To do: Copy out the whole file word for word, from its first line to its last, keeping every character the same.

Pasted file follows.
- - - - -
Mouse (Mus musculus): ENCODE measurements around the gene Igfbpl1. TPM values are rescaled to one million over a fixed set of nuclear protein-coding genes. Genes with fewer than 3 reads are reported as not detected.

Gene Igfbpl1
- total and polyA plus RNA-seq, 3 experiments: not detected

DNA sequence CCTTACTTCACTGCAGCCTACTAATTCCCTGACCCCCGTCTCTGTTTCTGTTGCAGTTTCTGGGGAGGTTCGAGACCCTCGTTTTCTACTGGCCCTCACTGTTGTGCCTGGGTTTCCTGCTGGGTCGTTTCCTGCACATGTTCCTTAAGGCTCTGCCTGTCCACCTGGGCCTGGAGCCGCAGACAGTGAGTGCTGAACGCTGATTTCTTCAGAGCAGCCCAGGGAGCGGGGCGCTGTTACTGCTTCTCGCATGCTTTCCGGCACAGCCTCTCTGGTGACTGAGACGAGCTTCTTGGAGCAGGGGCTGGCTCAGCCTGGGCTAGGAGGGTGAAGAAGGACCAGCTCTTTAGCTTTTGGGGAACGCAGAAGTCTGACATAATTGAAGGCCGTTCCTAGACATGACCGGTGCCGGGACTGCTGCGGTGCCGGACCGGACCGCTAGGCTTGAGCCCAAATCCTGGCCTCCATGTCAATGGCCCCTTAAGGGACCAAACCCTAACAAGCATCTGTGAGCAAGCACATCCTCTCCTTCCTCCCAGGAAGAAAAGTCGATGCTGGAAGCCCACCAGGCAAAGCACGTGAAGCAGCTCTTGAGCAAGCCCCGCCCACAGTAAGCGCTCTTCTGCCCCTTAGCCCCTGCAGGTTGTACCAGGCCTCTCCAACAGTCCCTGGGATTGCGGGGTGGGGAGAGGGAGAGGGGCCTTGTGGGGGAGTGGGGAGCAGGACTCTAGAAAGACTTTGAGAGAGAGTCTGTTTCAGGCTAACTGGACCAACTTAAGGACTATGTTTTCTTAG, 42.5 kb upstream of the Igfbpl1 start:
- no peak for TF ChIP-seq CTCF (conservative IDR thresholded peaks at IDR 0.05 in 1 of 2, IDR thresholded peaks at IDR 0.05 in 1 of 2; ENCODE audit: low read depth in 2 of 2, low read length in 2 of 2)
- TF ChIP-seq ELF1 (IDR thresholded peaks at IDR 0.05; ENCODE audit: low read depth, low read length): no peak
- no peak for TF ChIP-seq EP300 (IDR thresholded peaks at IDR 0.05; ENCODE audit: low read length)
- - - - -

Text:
Mouse (Mus musculus): ENCODE measurements around the gene Igfbpl1. TPM values are rescaled to one million over a fixed set of nuclear protein-coding genes. Genes with fewer than 3 reads are reported as not detected.

Gene Igfbpl1
- total and polyA plus RNA-seq, 3 experiments: not detected

DNA sequence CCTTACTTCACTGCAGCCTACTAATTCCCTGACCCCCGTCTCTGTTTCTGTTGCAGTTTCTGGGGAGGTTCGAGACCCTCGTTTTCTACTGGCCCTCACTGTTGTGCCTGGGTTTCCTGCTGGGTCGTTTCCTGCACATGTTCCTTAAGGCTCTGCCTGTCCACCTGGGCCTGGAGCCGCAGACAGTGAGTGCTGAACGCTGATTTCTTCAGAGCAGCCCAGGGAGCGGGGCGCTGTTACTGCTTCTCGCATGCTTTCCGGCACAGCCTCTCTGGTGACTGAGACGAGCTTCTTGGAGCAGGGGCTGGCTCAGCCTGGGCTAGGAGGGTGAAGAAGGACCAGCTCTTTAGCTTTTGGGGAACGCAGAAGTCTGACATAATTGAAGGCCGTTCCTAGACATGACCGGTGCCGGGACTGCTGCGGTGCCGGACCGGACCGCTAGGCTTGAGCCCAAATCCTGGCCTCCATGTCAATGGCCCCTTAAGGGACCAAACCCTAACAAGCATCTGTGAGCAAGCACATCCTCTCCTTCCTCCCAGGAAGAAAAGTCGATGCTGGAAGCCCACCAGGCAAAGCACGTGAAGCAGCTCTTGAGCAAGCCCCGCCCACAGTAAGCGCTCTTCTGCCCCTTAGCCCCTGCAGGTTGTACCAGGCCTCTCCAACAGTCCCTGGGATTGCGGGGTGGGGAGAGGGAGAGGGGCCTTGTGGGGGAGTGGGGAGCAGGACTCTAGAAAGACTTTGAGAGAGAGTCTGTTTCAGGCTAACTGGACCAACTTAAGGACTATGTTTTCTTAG, 42.5 kb upstream of the Igfbpl1 start:
- no peak for TF ChIP-seq CTCF (conservative IDR thresholded peaks at IDR 0.05 in 1 of 2, IDR thresholded peaks at IDR 0.05 in 1 of 2; ENCODE audit: low read depth in 2 of 2, low read length in 2 of 2)
- TF ChIP-seq ELF1 (IDR thresholded peaks at IDR 0.05; ENCODE audit: low read depth, low read length): no peak
- no peak for TF ChIP-seq EP300 (IDR thresholded peaks at IDR 0.05; ENCODE audit: low read length)